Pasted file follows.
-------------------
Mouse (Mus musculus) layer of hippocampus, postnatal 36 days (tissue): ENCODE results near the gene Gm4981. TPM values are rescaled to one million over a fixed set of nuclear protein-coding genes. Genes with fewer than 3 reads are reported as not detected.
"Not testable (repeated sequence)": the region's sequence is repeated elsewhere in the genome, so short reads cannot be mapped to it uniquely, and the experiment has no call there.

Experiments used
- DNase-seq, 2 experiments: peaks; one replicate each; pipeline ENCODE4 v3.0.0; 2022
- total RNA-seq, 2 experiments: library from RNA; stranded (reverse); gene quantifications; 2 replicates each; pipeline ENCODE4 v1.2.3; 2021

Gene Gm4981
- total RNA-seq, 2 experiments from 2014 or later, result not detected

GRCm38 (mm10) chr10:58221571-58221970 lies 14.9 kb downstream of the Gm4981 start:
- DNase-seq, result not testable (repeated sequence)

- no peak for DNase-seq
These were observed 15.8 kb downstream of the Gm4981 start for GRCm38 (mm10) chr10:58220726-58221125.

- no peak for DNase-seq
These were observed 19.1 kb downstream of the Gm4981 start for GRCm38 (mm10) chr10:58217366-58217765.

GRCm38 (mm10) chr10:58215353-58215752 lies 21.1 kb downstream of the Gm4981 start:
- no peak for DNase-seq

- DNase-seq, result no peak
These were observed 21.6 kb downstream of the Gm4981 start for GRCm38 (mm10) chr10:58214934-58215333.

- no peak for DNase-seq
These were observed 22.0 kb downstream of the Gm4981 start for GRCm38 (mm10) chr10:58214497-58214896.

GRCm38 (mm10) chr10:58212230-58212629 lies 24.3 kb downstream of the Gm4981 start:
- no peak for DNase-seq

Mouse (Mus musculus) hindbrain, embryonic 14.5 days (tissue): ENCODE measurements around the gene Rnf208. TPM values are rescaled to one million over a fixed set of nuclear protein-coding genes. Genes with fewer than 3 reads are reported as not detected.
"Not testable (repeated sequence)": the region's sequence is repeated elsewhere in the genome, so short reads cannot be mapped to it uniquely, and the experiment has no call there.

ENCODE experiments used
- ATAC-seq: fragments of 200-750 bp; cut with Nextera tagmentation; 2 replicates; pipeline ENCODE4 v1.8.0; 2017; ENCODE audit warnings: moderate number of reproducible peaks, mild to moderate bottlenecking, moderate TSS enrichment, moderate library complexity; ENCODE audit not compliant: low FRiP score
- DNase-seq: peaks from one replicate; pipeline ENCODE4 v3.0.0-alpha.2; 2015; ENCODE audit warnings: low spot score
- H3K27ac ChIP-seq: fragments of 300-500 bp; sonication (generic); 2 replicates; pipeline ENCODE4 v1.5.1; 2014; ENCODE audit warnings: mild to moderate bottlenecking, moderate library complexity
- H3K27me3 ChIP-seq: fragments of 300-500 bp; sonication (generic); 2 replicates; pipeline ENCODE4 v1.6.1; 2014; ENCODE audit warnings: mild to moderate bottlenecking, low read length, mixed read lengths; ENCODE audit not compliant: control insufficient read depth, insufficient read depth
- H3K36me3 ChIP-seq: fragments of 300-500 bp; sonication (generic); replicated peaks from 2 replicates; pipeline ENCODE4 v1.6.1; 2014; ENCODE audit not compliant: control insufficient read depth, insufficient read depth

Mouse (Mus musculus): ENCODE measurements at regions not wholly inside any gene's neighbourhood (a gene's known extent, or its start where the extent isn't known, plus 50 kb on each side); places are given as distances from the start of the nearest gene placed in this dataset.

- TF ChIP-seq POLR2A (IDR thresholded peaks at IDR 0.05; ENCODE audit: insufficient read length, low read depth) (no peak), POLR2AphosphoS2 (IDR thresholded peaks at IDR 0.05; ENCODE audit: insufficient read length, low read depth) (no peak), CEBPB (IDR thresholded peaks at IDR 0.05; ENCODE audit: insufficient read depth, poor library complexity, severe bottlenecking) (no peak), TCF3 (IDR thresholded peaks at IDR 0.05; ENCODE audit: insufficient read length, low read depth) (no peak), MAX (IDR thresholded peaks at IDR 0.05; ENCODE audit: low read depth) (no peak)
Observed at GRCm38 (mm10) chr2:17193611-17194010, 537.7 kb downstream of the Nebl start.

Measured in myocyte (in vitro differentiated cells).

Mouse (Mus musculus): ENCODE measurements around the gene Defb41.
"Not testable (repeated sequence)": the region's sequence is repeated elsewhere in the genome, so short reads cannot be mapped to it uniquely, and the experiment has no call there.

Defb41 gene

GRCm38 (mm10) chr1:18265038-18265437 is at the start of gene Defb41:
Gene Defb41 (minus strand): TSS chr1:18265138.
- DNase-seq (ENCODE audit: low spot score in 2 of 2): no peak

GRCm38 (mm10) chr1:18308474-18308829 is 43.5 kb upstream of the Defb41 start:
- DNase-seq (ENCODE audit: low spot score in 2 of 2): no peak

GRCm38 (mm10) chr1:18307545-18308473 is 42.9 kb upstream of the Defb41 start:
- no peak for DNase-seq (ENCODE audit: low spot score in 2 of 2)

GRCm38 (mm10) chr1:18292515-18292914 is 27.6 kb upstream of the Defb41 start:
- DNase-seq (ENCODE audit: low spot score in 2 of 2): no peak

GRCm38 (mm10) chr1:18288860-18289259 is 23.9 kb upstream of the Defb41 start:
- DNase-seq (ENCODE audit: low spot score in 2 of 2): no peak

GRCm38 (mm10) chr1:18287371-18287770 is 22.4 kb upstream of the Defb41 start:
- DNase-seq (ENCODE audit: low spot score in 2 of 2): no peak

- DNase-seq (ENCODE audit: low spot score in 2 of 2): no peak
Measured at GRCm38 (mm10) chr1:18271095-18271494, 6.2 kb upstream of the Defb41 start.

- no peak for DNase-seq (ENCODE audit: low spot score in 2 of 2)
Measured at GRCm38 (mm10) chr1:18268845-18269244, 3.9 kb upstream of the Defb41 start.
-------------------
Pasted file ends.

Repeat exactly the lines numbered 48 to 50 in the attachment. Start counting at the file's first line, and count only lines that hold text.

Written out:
GRCm38 (mm10) chr1:18287371-18287770 is 22.4 kb upstream of the Defb41 start:
- DNase-seq (ENCODE audit: low spot score in 2 of 2): no peak

- DNase-seq (ENCODE audit: low spot score in 2 of 2): no peak